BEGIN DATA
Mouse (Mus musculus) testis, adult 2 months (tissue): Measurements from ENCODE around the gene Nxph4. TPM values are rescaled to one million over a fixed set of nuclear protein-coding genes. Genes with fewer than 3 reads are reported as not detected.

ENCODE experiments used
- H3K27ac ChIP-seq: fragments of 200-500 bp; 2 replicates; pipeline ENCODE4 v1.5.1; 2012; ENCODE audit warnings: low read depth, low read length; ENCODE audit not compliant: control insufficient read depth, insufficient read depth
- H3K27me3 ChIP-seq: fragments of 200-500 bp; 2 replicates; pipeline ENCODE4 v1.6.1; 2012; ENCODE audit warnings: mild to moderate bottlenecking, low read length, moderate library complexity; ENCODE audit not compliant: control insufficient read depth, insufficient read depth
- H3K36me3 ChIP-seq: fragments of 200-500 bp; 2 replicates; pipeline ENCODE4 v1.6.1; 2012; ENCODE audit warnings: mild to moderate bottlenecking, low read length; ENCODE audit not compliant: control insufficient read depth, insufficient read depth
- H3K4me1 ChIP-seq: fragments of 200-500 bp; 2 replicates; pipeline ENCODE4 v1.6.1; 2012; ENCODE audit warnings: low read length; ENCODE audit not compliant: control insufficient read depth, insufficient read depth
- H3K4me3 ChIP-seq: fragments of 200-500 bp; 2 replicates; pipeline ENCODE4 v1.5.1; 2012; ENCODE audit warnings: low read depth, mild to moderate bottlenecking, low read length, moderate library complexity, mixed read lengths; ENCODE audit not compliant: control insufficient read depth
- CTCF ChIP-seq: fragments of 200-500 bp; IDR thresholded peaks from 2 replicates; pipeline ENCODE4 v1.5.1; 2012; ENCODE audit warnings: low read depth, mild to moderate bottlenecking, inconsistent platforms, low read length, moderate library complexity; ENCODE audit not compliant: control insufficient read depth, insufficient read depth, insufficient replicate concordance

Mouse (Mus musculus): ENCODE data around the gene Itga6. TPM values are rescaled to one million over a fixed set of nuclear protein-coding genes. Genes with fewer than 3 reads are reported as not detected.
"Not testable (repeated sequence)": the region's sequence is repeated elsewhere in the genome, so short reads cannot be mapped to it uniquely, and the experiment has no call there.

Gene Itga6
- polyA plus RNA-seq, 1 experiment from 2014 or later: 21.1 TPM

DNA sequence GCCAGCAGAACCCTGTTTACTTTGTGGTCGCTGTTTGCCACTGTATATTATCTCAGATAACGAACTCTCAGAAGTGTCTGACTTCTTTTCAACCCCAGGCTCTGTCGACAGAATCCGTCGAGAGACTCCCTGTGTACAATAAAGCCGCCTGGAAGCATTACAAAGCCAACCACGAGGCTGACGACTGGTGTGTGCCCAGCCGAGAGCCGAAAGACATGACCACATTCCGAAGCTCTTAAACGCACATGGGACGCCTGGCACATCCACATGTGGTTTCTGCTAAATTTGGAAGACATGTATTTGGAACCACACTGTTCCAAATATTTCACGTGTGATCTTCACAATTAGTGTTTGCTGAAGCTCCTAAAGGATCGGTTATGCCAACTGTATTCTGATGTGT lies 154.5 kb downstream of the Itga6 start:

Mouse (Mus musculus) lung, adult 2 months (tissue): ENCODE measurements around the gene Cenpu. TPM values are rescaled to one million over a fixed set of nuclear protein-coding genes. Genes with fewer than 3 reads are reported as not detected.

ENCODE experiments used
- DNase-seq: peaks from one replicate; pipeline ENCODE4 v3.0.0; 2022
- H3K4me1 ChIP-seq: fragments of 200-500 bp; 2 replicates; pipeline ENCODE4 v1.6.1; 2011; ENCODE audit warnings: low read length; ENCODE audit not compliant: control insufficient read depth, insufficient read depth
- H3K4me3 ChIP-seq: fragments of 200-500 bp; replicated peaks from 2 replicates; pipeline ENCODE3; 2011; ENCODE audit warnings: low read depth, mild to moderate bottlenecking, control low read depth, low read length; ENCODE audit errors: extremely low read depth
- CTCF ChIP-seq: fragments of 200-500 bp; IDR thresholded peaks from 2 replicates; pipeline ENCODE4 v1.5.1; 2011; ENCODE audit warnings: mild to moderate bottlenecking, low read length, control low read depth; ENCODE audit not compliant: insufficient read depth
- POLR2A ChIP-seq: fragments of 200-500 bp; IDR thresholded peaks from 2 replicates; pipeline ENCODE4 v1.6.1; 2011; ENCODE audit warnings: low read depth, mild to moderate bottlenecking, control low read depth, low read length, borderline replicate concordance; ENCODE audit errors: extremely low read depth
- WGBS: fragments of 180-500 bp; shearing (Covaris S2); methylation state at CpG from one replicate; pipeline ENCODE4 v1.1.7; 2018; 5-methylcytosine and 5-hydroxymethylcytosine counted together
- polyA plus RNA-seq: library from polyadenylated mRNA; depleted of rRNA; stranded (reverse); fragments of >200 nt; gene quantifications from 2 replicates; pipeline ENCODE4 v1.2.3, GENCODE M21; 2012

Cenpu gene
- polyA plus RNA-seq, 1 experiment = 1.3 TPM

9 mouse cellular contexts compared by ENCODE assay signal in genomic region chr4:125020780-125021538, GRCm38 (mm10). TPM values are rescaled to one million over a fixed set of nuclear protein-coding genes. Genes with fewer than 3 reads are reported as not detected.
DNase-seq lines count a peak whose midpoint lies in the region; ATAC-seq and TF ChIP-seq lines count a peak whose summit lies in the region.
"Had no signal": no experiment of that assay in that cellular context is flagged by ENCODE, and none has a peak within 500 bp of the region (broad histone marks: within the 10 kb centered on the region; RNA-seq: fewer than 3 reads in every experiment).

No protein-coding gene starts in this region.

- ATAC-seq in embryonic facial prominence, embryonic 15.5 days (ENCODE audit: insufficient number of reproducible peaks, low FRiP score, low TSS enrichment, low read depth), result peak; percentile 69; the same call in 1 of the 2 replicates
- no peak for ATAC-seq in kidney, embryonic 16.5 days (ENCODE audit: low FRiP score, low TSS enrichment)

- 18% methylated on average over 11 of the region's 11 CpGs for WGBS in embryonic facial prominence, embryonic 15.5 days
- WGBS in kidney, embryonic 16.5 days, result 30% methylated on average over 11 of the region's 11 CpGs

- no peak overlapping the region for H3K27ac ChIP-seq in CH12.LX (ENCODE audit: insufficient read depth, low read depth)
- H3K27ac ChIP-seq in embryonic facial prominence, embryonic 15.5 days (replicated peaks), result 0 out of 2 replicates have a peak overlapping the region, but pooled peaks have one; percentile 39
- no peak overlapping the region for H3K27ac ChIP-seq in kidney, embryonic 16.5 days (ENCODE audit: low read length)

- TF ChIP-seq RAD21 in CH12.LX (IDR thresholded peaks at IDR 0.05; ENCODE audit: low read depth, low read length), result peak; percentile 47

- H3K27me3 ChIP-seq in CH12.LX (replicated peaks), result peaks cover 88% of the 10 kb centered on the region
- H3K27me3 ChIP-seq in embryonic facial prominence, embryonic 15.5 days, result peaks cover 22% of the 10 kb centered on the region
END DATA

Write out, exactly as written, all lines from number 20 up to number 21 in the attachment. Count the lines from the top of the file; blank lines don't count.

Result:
- POLR2A ChIP-seq: fragments of 200-500 bp; IDR thresholded peaks from 2 replicates; pipeline ENCODE4 v1.6.1; 2011; ENCODE audit warnings: low read depth, mild to moderate bottlenecking, control low read depth, low read length, borderline replicate concordance; ENCODE audit errors: extremely low read depth
- WGBS: fragments of 180-500 bp; shearing (Covaris S2); methylation state at CpG from one replicate; pipeline ENCODE4 v1.1.7; 2018; 5-methylcytosine and 5-hydroxymethylcytosine counted together